Tag Archives: Indian

Green Bean and Coconut Fry

21 Aug

This is a delicious Indian style vegetable dish. Quickly fried with fragrant subtle spices and coconut to preserve the fresh taste of green beans. Great with dals and rice.

  • Green beans trimmed and cut into short lengths
  • 1 tsp Cumin
  • 1-2 dried red chilis
  • 1/2 tsp fenugreek seed
  • 1/2 tsp fennel seed
  • 3-4 tbsp grated fresh coconut
  • 1 fresh green chilli, thinly sliced
  • lemon juice to taste
  • salt

If you have one use a wok or a large wide pan. Heat a little vegetable oil and when hot throw in the dried chilli and cumin stir around until the chilli starts to darken then add the fennel and fenugreek. Don’t let the fenugreek brown or it will become bitter so quickly add the prepared beans. Stir fry until the beans turn bright green then add the coconut and green chilli cook for a minute or 2 longer but make sure not to over cook the beans. The dish will taste superb if you use fresh coconut but the dried desiccated stuff will give a good result particularly if soaked in a little water first and will need a little longer cooking. Season and sprinkle with lemon juice and serve immediately.

Variations You can substitute runner beans, long beans or flat beans and this recipe works well with peas, asparagus and courgettes.

Spicy Green Beans

14 Aug

This recipe came from a South Indian recipe I found for okra, which I corrupted to make use of the more readily availbale green beans and my liking for coconut. It is so simple to make yet tastes so good. A nice dry and spicy vegetable dish to go with dhal and Chapatis or rice.

Prep 10mins Cooking 10mins

  • 250g Green beans
  • 1 tsp coriander seeds, ground
  • 1/2 tsp ground turmeric
  • 1/2 tsp chilli flakes
  • 2 tbsp peanut oil
  • 1/2 tsp cumin seeds
  • 1/4 tsp brown mustard seeds
  • pinch of powdered asafoetida
  • 1/2 tsp sugar
  • juice of half a lemon
  • 1/2 tsp salt
  • 2 tbsp desiccated coconut

Top and tail the green beans and cut into 2″ lengths. Mix the beans with the coriander, turmeric and chilli. Heat the oil in a wok and add the cumin, asafoetida and mustard when the aroma rises and the mustard seeds pop add the beans and stir fry for 5mins until the beans are a bright green but still have some bite. Add the sugar and salt to taste and the lemon juice, cook for another 2 minutes then add the coconut stir well and it is ready to serve.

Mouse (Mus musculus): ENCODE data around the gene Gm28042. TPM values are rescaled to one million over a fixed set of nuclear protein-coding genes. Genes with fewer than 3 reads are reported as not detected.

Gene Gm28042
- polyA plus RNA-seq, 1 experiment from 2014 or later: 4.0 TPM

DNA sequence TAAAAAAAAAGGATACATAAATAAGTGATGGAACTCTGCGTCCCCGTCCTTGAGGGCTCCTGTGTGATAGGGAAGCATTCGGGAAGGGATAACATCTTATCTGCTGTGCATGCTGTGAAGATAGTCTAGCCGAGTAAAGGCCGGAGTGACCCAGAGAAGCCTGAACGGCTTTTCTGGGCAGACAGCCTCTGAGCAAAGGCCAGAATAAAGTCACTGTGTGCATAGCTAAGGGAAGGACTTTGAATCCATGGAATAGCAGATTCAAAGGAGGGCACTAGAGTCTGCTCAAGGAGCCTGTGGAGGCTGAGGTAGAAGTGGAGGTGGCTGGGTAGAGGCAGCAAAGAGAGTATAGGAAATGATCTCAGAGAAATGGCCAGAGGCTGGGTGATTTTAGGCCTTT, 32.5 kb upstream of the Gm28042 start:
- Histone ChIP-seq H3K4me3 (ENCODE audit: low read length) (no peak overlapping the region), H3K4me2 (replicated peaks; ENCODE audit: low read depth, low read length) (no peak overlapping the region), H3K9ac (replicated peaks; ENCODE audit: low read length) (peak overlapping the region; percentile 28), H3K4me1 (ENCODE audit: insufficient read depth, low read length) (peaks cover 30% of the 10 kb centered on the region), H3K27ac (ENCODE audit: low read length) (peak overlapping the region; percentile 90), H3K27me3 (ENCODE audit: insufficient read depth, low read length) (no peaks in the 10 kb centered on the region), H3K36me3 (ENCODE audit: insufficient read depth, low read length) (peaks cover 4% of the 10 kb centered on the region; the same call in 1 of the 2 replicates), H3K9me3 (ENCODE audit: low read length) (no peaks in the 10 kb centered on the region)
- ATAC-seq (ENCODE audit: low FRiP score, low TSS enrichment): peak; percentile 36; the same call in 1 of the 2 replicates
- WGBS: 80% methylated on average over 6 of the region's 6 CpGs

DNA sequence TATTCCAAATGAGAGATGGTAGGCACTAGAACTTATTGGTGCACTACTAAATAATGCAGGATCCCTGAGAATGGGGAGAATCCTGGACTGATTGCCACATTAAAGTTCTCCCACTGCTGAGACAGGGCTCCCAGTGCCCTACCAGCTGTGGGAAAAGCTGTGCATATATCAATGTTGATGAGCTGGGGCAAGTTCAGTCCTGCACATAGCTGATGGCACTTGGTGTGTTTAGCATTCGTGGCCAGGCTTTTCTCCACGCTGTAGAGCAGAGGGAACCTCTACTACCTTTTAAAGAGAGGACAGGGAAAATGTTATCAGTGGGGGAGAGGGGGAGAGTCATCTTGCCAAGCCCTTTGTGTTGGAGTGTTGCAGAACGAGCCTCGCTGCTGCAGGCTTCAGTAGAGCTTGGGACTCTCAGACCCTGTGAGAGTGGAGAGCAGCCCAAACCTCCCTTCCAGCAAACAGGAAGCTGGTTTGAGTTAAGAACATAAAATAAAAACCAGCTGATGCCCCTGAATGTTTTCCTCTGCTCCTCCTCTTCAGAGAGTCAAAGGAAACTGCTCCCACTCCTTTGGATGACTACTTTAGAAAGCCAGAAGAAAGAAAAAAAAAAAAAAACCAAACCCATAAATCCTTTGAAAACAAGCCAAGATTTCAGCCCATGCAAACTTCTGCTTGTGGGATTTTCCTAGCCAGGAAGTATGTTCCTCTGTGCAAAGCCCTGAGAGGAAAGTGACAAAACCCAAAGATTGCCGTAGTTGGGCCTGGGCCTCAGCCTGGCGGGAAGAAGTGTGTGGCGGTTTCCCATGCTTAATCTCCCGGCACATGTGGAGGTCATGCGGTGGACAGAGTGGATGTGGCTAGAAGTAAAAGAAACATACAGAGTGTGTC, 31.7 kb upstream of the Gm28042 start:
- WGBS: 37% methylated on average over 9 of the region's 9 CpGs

Cook’s Note Asafoetida is used in small amounts and is said to aid digestion. It is often added to pulse dishes. It has a strong sulfurous odour which disappears when cooked, smelling and tasting more like onions. In France it is known as Merde du Diable (Devil’s faeces) and can be quite hard to come by but it can be bought mail order or in Asian grocers. There is no substitute for it really, just leave it out if you have none.

original post on Mas du Diable 14/8/2006

Radish Greens Mung Dal

8 Jan

  • 1 tea cup mung dal
  • 2 large green chillis, sliced
  • 1 tsp turmeric
  • 2-3 tbsp desiccated coconut
  • large bunch radish tops
  • salt
  • pinch asafoetida

Final fry

  • Oil mustard or peanut
  • 3 cloves garlic, peeled and sliced
  • 1 tsp cumin seeds
  • 1 tsp mustard seeds
  • 12 curry leaves
  • 1-3 dried red chilli

Wash the dal and put it into a saucepan with 6 cups of water, the turmeric and the green chillis. Bring to a simmer cover and cook until the lentils are soft but still whole. Add the coconut, washed and chopped radish tops, asafoetida and salt to taste. Cook for 5 minutes or until the radish tops are soft.
In a small skillet heat the oil and then throw in the slices of garlic after a minute throw in the spices as soon as they start to pop pour the oil and spices into the lentils stir and cover. The dish is ready to serve but the flavour will improve if it is left to sit for 30 minutes and is even better the next day.

Cook’s Note Be brave with the chilli, I used 2 large hot Moroccan green peppers and the result was a deep and wonderfully subtle heat.
Variations Greens cooked with pulses are quite a common combination in Indian cooking, any type of spinach, brassica greens or beet leaf can be used as a substitute in this recipe. Mung dal are hulled split mung beans but you could use any kind of lentil for this dish.

For another unusual dal and greens dish check out Kale Dal Curry on Simply Spicy a food blog with a some wonderful lentil recipes.
8/1/2008